Field canals improvement projects (FCIPs) are one of the ambitious projects constructed to save fresh water. To finance this project, Conceptual cost models are important to accurately predict preliminary costs at the early stages of the project. The first step is to develop a conceptual cost model to identify key cost drivers affecting the project. Therefore, input variables selection remains an important part of model development, as the poor variables selection can decrease model precision. The study discovered the most important drivers of FCIPs based on a qualitative approach and a quantitative approach. Subsequently, the study has developed a parametric cost model based on machine learning methods such as regression methods, artificial neural networks, fuzzy model and case-based reasoning.
A week after Donald Trump's election, a thirty-year-old cognitive scientist named Maya Shankar purchased a plane ticket to Flint, Michigan. Shankar held one of the more unorthodox jobs in the Obama White House, running the Social and Behavioral Sciences Team, also known as the President's "nudge unit." When she launched the team, in early 2014, it felt, Shankar recalls, "like a startup in my parents' basement"--no budget, no mandate, no bona-fide employees. Within two years, the small group of scientists had become a staff of dozens--including an agricultural economist, an industrial psychologist, and "human-centered designers"--working with more than twenty federal agencies on seventy projects, from fixing gaps in veterans' health care to relieving student debt. Usually, the initiatives had, at their core, one question: Could the growing body of knowledge about the quirks of the human brain be used to improve public policy? For months, Shankar had been thinking about how to bring behavioral science to bear on the problems in Flint, where a crisis stemming from lead contamination of the drinking water had stretched on for almost two years. She wondered if lessons from the beleaguered city could inform the Administration's approach to the broader threat posed by lead across America--in pipes, in paint, in dust, and in soil. "Flint is not the only place poisoning kids," Shankar said. In recent years, behavioral science has become a voguish field. In 2002, the Israeli psychologist Daniel Kahneman won a Nobel Prize in Economic Sciences for his work with a colleague, Amos Tversky, exploring the peculiarities of human decision-making in the face of uncertainty. A basic premise of the discipline they'd helped to create was that people's cognition is bias-prone, and susceptible to the cognitive equivalent of optical illusions. As a result, small tweaks of presentation or circumstance could make a major difference: if a judge rendered a decision about granting parole just before a meal, the inmate's odds for a favorable outcome dipped to near zero; just after the judge ate, the chances rose to around sixty-five per cent. Grocers had learned that they could sell double the amount of soup if they placed a sign above their cans reading "limit of 12 per person." But, for all the field's potential, its advances seemed mostly to have served the private sector. A prominent exception was the "nudge," a notion advanced by the legal scholar Cass R. Sunstein, now at Harvard Law School, and the University of Chicago behavioral economist Richard Thaler, in their 2008 best-seller "Nudge: Improving Decisions About Health, Wealth, and Happiness."
We address the problem of propositional logic-based abduction, i.e., the problem of searching for a best explanation for a given propositional observation according to a given propositional knowledge base. We give a general algorithm, based on the notion of projection; then we study restrictions over the representations of the knowledge base and of the query, and find new polynomial classes of abduction problems.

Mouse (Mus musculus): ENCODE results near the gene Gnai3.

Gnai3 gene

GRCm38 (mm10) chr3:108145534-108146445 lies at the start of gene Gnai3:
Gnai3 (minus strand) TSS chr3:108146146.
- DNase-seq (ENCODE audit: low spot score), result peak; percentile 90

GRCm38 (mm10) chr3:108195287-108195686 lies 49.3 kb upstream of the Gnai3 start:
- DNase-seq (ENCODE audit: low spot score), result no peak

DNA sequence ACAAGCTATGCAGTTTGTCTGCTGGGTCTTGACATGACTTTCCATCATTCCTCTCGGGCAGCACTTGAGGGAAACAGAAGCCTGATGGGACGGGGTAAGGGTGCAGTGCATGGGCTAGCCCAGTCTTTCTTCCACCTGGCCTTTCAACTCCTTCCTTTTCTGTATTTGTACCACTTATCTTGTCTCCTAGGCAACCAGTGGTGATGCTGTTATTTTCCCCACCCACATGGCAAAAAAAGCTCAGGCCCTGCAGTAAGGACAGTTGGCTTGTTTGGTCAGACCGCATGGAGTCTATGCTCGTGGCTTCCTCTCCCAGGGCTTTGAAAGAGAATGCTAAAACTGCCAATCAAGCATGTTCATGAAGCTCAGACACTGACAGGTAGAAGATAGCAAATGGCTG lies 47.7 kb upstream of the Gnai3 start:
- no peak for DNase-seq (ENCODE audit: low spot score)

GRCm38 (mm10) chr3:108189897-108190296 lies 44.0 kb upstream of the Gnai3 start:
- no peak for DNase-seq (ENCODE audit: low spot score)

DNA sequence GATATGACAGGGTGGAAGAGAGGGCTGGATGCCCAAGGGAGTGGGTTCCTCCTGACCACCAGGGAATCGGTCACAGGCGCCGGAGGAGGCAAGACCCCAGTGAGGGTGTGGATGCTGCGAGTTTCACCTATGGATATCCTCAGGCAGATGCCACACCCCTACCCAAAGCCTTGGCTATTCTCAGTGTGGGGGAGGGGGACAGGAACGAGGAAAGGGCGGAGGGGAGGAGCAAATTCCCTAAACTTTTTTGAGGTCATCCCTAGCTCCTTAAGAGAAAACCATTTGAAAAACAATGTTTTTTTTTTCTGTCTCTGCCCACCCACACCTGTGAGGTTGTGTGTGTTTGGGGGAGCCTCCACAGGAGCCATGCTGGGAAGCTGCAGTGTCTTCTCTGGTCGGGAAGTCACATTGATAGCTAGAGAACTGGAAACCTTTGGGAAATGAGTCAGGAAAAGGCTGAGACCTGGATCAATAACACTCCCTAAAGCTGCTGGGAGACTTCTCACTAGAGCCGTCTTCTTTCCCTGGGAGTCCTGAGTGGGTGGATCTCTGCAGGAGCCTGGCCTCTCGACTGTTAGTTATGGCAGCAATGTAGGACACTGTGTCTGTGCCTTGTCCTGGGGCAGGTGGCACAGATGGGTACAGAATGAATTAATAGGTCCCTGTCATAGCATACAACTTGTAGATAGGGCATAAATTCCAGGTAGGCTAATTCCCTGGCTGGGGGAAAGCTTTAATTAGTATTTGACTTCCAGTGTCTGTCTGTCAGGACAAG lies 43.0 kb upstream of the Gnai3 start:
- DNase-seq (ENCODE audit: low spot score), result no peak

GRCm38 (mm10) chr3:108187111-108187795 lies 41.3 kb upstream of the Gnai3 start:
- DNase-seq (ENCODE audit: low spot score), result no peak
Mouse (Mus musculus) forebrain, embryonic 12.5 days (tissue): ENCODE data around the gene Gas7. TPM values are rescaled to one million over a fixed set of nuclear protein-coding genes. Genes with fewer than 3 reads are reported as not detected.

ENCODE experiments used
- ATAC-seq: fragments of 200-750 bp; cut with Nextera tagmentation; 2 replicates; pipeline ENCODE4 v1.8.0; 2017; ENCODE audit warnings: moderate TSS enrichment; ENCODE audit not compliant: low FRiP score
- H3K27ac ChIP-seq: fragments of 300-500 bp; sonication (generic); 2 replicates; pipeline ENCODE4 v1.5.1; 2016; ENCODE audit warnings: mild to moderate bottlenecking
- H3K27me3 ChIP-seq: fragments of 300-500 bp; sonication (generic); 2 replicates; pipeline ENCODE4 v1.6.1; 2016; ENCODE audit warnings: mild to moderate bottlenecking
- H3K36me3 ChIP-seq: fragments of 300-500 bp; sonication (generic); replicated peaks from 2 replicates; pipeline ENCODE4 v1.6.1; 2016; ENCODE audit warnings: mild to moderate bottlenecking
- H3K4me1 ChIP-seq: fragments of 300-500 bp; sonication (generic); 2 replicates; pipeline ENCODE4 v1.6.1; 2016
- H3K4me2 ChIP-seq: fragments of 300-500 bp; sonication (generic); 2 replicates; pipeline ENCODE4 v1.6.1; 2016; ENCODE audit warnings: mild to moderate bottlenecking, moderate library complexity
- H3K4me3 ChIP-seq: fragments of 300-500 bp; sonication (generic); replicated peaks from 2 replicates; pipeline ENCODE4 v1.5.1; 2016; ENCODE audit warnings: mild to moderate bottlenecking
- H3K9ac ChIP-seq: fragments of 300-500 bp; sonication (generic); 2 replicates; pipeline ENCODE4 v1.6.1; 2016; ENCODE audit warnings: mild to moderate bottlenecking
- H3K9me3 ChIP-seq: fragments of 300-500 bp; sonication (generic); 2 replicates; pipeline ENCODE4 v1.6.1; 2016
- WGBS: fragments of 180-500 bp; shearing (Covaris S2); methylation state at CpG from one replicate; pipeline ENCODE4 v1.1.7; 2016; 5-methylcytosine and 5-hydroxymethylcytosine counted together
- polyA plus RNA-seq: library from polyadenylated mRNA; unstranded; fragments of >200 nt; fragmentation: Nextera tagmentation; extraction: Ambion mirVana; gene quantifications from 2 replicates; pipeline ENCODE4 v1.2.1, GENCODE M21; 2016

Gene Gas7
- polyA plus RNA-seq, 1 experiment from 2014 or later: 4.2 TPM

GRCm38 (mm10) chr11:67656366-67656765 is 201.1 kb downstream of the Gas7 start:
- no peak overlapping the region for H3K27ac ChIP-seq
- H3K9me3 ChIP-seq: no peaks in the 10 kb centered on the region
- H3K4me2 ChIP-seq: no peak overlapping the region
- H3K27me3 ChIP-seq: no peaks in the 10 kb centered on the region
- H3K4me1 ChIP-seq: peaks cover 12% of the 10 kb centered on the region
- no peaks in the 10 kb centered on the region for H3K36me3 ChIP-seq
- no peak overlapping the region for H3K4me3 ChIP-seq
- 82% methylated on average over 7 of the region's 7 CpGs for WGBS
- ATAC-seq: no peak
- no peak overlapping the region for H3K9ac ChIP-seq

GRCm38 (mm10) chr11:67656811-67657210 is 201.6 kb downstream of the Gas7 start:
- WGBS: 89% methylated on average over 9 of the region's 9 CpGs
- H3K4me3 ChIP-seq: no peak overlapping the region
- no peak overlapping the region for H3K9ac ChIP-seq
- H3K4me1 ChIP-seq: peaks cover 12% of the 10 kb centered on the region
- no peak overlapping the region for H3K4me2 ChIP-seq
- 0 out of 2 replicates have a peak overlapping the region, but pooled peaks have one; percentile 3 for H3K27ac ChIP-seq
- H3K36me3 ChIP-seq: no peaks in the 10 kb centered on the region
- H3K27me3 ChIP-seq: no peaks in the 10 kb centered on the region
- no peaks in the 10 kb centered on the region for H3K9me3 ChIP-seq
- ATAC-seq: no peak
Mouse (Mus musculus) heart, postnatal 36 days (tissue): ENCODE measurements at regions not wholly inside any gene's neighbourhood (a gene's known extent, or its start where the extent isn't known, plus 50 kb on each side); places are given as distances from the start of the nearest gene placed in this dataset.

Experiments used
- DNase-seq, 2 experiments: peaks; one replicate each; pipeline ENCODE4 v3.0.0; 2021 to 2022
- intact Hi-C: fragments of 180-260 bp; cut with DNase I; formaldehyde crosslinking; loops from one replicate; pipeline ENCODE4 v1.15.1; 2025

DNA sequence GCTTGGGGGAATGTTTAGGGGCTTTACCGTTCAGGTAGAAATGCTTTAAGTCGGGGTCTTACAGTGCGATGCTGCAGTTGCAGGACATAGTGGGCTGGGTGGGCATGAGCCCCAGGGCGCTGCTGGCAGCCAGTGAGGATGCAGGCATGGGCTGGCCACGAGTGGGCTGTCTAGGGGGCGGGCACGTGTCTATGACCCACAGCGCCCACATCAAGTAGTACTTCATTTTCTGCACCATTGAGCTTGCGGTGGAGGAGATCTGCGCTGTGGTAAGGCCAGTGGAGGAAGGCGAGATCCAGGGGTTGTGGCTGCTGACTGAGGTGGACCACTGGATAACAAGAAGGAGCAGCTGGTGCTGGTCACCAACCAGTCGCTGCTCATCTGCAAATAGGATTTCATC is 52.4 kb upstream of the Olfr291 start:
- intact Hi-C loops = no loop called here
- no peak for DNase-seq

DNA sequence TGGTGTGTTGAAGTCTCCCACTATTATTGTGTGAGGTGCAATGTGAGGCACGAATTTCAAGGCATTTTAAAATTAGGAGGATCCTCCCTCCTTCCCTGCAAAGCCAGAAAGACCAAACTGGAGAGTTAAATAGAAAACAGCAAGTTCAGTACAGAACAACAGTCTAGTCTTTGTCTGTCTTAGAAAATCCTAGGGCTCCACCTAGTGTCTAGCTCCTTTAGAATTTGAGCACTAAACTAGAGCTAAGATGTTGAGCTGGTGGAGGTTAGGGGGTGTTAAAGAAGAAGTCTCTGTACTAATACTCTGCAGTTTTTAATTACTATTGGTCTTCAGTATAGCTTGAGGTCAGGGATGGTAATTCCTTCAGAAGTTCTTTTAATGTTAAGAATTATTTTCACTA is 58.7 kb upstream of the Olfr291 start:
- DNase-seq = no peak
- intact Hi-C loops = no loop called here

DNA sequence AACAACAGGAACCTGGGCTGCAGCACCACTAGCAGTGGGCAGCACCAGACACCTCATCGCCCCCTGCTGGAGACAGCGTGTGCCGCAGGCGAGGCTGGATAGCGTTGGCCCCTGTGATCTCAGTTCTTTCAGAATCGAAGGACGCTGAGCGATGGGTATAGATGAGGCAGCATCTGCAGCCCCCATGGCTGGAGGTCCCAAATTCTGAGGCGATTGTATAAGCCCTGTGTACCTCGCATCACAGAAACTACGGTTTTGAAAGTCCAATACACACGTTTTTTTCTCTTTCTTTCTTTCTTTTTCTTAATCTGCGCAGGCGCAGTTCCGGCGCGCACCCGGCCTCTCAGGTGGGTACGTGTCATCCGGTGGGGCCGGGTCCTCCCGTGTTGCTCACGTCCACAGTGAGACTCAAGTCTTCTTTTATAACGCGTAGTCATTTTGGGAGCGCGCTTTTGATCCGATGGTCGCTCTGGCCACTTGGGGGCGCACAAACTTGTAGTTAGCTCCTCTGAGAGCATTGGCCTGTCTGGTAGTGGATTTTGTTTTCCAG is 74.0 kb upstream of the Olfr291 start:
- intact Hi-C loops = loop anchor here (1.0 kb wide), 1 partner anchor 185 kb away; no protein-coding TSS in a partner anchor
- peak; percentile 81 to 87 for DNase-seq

This dissertation presents several new methods of supervised and unsupervised learning of word sense disambiguation models. The supervised methods focus on performing model searches through a space of probabilistic models, and the unsupervised methods rely on the use of Gibbs Sampling and the Expectation Maximization (EM) algorithm. In both the supervised and unsupervised case, the Naive Bayesian model is found to perform well. An explanation for this success is presented in terms of learning rates and bias-variance decompositions.
The field of image reconstruction has undergone four waves of methods. The first wave was analytical methods, such as filtered back-projection (FBP) for X-ray computed tomography (CT) and the inverse Fourier transform for magnetic resonance imaging (MRI), based on simple mathematical models for the imaging systems. These methods are typically fast, but have suboptimal properties such as poor resolution-noise trade-off for CT. The second wave was iterative reconstruction methods based on more complete models for the imaging system physics and, where appropriate, models for the sensor statistics. These iterative methods improved image quality by reducing noise and artifacts. The FDA-approved methods among these have been based on relatively simple regularization models. The third wave of methods has been designed to accommodate modified data acquisition methods, such as reduced sampling in MRI and CT to reduce scan time or radiation dose. These methods typically involve mathematical image models involving assumptions such as sparsity or low-rank. The fourth wave of methods replaces mathematically designed models of signals and processes with data-driven or adaptive models inspired by the field of machine learning. This paper reviews the progress in image reconstruction methods with focus on the two most recent trends: methods based on sparsity or low-rank models, and data-driven methods based on machine learning techniques.